Applying for a Dot Brand? 5 Questions Marketers Should Ask
It's a go. On Jan. 12, the governing body for Internet domain names, ICANN, will open the three-month window for organizations to apply for just about any top-level domain that is core to their business. If you have not yet carefully weighed the opportunity and determined a strategy, it's time.
The new gTLD program is the biggest change to the Internet in 26 years. VeriSign, which operates the .com domain, estimates at least 1,500 applications. In addition to existing generic top-level domains like .com, .net, .gov, or country-code domains, we'll soon see domains like .music or .nyc, and company brands such as .hitachi, .canon or even customername.brand.
Despite the new challenges the program poses, such as costs and technical requirements, there are notable benefits. For instance, domain ownership offers greater online marketing and personalization potential, simple and memorable names for advertising and security, and trust improvements.
While we won't know the full potential of branded gTLDs for several years, many companies would rather take a proactive approach than wait to see how this potential develops. The decision to apply for a "dot brand" gTLD is a big one and depends largely on brand and marketing strategy, market position, customers, and sometimes partners and channels.
Conducting a business review and developing a complete analysis will help you make the most informed decision; then you have three options:
- Apply to avoid having the name registered by another entity;
- Apply for a branded gTLD for marketing potential; or
- Not apply.
The approach will be straightforward for some companies, but others may need to enlist partners to help with developing their online strategy and navigating the extensive gTLD application process. There are several initial questions to ask when considering whether to apply:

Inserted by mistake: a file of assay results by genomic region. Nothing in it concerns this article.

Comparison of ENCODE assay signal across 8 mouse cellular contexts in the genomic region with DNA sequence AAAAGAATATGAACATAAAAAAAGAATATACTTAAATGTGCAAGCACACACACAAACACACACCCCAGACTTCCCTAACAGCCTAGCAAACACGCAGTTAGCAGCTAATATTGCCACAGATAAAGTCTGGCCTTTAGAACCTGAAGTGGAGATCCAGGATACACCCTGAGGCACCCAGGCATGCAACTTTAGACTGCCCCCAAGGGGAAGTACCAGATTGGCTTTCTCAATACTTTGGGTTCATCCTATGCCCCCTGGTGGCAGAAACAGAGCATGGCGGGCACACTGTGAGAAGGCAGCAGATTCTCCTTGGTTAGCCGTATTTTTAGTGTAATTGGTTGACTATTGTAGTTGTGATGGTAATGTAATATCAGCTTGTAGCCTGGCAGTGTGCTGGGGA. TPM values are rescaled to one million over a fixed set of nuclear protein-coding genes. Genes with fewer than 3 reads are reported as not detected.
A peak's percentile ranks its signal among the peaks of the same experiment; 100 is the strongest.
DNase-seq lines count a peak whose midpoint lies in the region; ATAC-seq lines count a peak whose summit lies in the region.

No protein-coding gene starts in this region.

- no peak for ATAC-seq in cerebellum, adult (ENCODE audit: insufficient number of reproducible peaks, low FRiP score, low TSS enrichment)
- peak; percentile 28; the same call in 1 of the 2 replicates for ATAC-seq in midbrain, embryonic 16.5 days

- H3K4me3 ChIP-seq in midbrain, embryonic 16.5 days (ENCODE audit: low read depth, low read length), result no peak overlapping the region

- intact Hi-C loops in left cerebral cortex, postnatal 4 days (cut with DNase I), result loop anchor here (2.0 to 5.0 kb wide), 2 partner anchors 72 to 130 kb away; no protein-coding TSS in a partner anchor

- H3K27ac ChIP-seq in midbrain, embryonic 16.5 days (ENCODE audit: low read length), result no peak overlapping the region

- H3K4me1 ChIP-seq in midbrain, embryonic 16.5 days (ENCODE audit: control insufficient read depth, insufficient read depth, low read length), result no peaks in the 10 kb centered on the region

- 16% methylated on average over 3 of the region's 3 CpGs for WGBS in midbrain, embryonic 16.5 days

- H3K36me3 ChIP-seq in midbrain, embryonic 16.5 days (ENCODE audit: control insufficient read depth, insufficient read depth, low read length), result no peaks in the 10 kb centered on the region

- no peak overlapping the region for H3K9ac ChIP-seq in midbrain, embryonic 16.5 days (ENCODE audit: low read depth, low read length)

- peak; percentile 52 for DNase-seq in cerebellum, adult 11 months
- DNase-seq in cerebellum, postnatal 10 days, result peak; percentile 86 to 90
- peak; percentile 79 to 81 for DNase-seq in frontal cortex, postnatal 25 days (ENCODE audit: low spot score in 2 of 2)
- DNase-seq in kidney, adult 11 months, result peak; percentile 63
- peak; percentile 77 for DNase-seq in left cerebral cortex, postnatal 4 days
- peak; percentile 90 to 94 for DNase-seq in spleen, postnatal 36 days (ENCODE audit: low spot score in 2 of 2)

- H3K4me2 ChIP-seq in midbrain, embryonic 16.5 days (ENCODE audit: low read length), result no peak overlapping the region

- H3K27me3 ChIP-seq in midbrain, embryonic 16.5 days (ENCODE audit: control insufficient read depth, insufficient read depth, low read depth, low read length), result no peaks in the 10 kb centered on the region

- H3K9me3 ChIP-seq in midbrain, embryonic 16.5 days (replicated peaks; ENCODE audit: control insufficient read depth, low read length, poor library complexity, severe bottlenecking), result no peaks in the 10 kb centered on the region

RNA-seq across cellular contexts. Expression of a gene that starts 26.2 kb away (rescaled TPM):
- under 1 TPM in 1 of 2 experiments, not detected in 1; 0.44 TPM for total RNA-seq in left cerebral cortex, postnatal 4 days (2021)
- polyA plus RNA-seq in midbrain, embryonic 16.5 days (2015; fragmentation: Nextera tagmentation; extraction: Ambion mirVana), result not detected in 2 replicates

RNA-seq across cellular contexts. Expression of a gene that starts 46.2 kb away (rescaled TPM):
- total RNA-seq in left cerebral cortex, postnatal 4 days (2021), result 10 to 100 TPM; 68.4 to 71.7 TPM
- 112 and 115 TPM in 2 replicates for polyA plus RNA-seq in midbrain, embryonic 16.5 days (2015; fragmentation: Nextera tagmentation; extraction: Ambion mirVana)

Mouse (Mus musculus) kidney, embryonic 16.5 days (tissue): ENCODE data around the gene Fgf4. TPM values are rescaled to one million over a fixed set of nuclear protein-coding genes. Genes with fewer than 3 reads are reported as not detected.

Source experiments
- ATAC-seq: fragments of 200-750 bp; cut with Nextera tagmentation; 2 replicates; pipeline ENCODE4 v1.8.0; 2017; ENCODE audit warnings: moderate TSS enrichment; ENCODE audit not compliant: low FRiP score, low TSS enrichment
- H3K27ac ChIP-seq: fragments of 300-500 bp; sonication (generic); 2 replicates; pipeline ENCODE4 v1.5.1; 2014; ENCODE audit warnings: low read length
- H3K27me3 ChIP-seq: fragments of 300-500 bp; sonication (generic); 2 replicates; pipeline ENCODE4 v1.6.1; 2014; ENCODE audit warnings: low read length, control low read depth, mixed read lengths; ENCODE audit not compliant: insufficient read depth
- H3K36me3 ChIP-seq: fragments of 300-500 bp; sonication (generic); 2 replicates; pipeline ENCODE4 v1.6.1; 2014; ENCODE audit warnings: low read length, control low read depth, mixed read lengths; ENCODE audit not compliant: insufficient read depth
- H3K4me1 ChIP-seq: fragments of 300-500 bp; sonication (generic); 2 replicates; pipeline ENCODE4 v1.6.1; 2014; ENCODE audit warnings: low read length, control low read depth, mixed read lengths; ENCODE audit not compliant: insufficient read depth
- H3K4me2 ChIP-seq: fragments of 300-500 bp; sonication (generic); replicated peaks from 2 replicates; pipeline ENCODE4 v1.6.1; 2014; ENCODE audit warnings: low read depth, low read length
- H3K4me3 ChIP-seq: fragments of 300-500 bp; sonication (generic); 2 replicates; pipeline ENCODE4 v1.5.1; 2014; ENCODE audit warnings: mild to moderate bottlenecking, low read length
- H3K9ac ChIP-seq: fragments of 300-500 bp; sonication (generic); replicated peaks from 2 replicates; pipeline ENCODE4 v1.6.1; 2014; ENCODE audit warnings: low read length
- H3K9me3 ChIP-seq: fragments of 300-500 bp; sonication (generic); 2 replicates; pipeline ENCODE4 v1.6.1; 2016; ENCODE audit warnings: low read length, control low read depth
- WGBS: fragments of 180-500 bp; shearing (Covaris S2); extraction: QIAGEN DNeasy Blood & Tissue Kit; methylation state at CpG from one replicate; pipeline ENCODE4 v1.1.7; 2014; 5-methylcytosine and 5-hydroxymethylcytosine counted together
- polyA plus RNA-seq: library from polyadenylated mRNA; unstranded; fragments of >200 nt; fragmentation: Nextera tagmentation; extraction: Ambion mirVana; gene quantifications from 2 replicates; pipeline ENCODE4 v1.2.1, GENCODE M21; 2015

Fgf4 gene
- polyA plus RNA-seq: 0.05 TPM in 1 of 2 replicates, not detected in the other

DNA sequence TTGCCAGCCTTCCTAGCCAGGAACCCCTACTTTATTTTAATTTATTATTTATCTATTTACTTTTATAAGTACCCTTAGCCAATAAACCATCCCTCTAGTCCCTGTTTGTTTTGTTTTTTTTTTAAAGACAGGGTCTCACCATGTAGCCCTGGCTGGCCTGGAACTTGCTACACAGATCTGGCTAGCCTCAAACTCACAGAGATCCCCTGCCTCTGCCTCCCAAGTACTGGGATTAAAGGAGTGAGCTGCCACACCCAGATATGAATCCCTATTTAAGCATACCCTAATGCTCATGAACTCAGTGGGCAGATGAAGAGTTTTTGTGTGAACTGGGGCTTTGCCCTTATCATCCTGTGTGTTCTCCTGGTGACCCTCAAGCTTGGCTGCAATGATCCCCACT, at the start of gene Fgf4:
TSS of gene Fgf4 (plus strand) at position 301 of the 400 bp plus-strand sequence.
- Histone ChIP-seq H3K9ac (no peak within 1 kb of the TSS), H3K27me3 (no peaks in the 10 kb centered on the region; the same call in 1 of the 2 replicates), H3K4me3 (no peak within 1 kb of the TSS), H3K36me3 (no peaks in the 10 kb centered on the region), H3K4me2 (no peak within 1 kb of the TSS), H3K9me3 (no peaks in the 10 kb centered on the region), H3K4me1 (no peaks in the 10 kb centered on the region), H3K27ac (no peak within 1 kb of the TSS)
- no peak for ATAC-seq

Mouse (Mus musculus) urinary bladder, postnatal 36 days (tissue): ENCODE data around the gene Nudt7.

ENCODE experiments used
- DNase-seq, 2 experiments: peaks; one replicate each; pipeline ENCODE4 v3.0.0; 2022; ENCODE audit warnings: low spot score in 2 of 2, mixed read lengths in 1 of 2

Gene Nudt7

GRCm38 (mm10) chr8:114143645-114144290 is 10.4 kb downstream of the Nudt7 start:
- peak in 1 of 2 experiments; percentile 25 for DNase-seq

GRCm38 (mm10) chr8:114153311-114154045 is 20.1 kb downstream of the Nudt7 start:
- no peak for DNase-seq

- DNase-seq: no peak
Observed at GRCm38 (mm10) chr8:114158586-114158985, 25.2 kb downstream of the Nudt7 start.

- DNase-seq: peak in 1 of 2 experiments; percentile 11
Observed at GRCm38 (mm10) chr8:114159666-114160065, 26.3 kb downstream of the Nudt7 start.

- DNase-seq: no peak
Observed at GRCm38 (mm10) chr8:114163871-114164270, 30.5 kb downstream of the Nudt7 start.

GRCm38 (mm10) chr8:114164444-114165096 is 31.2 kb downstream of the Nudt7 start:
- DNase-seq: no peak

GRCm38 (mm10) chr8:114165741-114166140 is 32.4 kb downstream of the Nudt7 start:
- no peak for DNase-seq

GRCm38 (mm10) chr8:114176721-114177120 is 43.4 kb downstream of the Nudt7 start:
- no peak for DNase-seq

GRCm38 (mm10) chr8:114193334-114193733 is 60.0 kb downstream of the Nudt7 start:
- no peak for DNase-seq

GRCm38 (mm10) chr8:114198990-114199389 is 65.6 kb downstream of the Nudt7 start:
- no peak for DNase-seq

- Is your core brand highly recognized and unique? Unique brand names may provide inherent brand protection based upon ICANN requirements, so defensive registration may not be necessary. But it's smart to research the uniqueness of the brand name in global markets. Generic or acronym brand names have a higher likelihood of multiple applications for a name, making this a key consideration for companies unable to have registered their brand in .com.
- How long is your brand name? If your company name is longer than six characters, you may not benefit from a branded gTLD. However, your company may want to use its stock ticker or register generic names related to its product or industry.
- Do you have many brands or operate in many verticals or categories? Companies with multiple brands in numerous markets can benefit from domain names where the product brands are associated with the company brand. Branded gTLDs easily enhance brand equity for product names. It's sometimes helpful to register a generic domain name for a category or categories—particularly if you want to establish or capitalize on your market position.
- Are there entities with the same trademarked brands/names in a different class or jurisdiction? Determine how important it is to own your brand at the top level today or in five years, then consider the impact on your brand image or business if another entity owned the same name gTLD. Companies with an established and recognized .com may not need a branded gTLD, such as those serving limited vertical markets or those where e-commerce isn't a key channel.
- Are your SEO, PPC, banner ad and advertising programs extensive? The ability to create short, memorable domain names enhances marketing efforts. Branded gTLDs will deliver exclusive access to keyword domain names under your brand. Second-level domain names can then link to specific Web pages, improving inbound link metrics and providing metrics for specific advertising and campaigns.
Marketers should develop a business case and high-level implementation plan as soon as possible to ensure key requirements have been considered. The complexities of applying for, and managing, a new gTLD are sizable and time is running out. Enlist help where you need it, particularly if you're only now considering the options.